In “Bought a Balloon,” the author delves into the anxiety and dreadfulness that are capable of driving people to the brink of their existence. The anxiety that the woman and Jay struggle to cope with does not only afflict those with a serious panic disorder. To express her sentiments, the author speaks in the voice of her protagonist: “We’d better fight anxiety when it limits our lives and drives us to lock ourselves in; but, anxiety can also be a kind of blessing in your life. If we can’t avoid anxiety, we should learn to live in its company, or even be spurred on by it. We should learn to accept and embrace our agony and unpleasantness as something that can sustain life, rather than ruin it.”
“Bought a Balloon” is about a woman’s struggle to escape from her self-imposed isolation and willfully change the direction of her life. It is also about her efforts to find happiness through a relationship with Jay, something that Thomas doubted would be possible. Probably, neither the woman nor Jay would be able to completely free themselves from anxiety during the course of their lives. However, they might be able to accept and embrace it as proof that life is never perfect. In fact, this imperfection can make life even more beautiful, as suggested by a realization about the possibility of love: “Nowadays, I long to acknowledge my imperfections and be reconciled with them. Because someone I want to care for has come along.”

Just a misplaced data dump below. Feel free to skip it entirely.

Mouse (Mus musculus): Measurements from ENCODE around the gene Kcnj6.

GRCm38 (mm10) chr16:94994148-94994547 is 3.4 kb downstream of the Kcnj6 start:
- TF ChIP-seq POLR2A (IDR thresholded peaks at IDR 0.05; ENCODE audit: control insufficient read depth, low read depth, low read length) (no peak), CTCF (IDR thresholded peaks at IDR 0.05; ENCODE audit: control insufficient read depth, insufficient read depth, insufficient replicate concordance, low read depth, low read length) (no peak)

The balloons gradually drifted upward in the sky. The path to overcoming fear is not something to look back upon, it is something to lead you ahead, Jay. This may well mean changing. If there is a special purpose in life that I could not discover for myself, it may be something round and needing to be inflated, like a balloon. To touch my forehead against his chin, I cautiously raise myself on tiptoe.

In the final scene, the woman and Jay meet each other after a long time and release balloons. The balloon, which used to be a therapeutic aid for coping with anxiety, flies upward, lifting their hopes. To them, the roundness of a balloon represents a will to live. “If there is a special purpose in life that I could not discover for myself, it may be something round and needing to be inflated, like a balloon.” The balloons flying freely in the sky suggest the possibility of a new life that the woman is now finding after her longtime despair and aimless wandering. The knot that has trapped her soul is finally loosened, releasing her spirit so that it can soar freely, like the balloons ascending in the sky.